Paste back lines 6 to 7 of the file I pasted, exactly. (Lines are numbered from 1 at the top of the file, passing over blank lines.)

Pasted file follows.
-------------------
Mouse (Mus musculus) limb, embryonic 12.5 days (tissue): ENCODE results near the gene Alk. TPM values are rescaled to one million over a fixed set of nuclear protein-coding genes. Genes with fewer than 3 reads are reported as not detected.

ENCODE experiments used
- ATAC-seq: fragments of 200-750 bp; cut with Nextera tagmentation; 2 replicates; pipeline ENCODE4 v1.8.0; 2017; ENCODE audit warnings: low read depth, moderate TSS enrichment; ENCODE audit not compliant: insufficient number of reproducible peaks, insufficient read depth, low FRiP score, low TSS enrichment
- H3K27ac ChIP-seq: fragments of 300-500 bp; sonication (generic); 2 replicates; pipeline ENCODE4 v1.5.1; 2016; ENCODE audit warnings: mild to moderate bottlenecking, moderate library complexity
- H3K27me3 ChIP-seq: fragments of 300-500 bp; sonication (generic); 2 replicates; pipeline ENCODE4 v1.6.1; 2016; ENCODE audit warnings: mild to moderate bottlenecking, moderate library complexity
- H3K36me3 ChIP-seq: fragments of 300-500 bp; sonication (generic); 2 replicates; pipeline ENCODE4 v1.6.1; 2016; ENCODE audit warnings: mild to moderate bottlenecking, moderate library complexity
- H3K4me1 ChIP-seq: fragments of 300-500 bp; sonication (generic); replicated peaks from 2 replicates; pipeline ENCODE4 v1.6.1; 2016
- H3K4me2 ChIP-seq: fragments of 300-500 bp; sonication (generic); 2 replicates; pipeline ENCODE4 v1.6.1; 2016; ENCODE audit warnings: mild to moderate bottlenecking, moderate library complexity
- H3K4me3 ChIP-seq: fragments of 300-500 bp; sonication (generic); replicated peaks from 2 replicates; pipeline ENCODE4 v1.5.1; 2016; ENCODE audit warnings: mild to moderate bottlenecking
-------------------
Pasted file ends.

- H3K36me3 ChIP-seq: fragments of 300-500 bp; sonication (generic); 2 replicates; pipeline ENCODE4 v1.6.1; 2016; ENCODE audit warnings: mild to moderate bottlenecking, moderate library complexity
- H3K4me1 ChIP-seq: fragments of 300-500 bp; sonication (generic); replicated peaks from 2 replicates; pipeline ENCODE4 v1.6.1; 2016